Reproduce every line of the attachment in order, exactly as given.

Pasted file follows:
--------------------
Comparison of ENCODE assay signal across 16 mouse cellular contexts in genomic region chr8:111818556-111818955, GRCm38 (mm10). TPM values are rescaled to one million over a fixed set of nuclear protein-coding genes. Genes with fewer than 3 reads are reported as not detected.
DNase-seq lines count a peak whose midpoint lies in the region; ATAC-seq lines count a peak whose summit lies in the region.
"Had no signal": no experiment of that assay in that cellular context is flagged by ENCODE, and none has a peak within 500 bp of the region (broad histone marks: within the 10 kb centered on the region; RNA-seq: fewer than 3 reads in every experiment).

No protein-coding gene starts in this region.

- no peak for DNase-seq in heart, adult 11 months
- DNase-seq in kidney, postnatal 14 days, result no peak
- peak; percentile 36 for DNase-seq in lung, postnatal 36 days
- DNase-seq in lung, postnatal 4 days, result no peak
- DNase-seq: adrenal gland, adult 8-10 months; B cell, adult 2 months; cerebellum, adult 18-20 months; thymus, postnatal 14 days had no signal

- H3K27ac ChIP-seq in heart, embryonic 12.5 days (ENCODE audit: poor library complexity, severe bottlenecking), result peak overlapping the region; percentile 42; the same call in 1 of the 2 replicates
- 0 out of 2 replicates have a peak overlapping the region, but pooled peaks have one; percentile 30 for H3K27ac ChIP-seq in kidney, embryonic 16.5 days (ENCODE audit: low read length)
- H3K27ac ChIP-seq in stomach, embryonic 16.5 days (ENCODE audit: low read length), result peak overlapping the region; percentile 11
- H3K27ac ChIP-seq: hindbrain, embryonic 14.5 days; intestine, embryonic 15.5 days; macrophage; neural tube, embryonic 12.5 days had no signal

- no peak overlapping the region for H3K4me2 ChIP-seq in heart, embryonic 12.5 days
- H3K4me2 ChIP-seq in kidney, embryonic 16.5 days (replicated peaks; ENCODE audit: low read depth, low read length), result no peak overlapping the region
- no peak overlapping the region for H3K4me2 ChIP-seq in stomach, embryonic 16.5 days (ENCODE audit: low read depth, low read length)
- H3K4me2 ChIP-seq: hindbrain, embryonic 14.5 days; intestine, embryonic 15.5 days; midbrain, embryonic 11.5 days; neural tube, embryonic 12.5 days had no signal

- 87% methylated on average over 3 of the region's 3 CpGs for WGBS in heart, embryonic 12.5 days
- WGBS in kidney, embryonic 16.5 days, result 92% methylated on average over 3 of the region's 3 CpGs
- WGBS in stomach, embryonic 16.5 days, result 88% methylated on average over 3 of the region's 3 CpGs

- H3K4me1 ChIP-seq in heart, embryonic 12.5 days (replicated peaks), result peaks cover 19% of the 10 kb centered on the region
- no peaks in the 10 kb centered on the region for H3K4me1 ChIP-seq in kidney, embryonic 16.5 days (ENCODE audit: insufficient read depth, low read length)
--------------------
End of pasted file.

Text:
Comparison of ENCODE assay signal across 16 mouse cellular contexts in genomic region chr8:111818556-111818955, GRCm38 (mm10). TPM values are rescaled to one million over a fixed set of nuclear protein-coding genes. Genes with fewer than 3 reads are reported as not detected.
DNase-seq lines count a peak whose midpoint lies in the region; ATAC-seq lines count a peak whose summit lies in the region.
"Had no signal": no experiment of that assay in that cellular context is flagged by ENCODE, and none has a peak within 500 bp of the region (broad histone marks: within the 10 kb centered on the region; RNA-seq: fewer than 3 reads in every experiment).

No protein-coding gene starts in this region.

- no peak for DNase-seq in heart, adult 11 months
- DNase-seq in kidney, postnatal 14 days, result no peak
- peak; percentile 36 for DNase-seq in lung, postnatal 36 days
- DNase-seq in lung, postnatal 4 days, result no peak
- DNase-seq: adrenal gland, adult 8-10 months; B cell, adult 2 months; cerebellum, adult 18-20 months; thymus, postnatal 14 days had no signal

- H3K27ac ChIP-seq in heart, embryonic 12.5 days (ENCODE audit: poor library complexity, severe bottlenecking), result peak overlapping the region; percentile 42; the same call in 1 of the 2 replicates
- 0 out of 2 replicates have a peak overlapping the region, but pooled peaks have one; percentile 30 for H3K27ac ChIP-seq in kidney, embryonic 16.5 days (ENCODE audit: low read length)
- H3K27ac ChIP-seq in stomach, embryonic 16.5 days (ENCODE audit: low read length), result peak overlapping the region; percentile 11
- H3K27ac ChIP-seq: hindbrain, embryonic 14.5 days; intestine, embryonic 15.5 days; macrophage; neural tube, embryonic 12.5 days had no signal

- no peak overlapping the region for H3K4me2 ChIP-seq in heart, embryonic 12.5 days
- H3K4me2 ChIP-seq in kidney, embryonic 16.5 days (replicated peaks; ENCODE audit: low read depth, low read length), result no peak overlapping the region
- no peak overlapping the region for H3K4me2 ChIP-seq in stomach, embryonic 16.5 days (ENCODE audit: low read depth, low read length)
- H3K4me2 ChIP-seq: hindbrain, embryonic 14.5 days; intestine, embryonic 15.5 days; midbrain, embryonic 11.5 days; neural tube, embryonic 12.5 days had no signal

- 87% methylated on average over 3 of the region's 3 CpGs for WGBS in heart, embryonic 12.5 days
- WGBS in kidney, embryonic 16.5 days, result 92% methylated on average over 3 of the region's 3 CpGs
- WGBS in stomach, embryonic 16.5 days, result 88% methylated on average over 3 of the region's 3 CpGs

- H3K4me1 ChIP-seq in heart, embryonic 12.5 days (replicated peaks), result peaks cover 19% of the 10 kb centered on the region
- no peaks in the 10 kb centered on the region for H3K4me1 ChIP-seq in kidney, embryonic 16.5 days (ENCODE audit: insufficient read depth, low read length)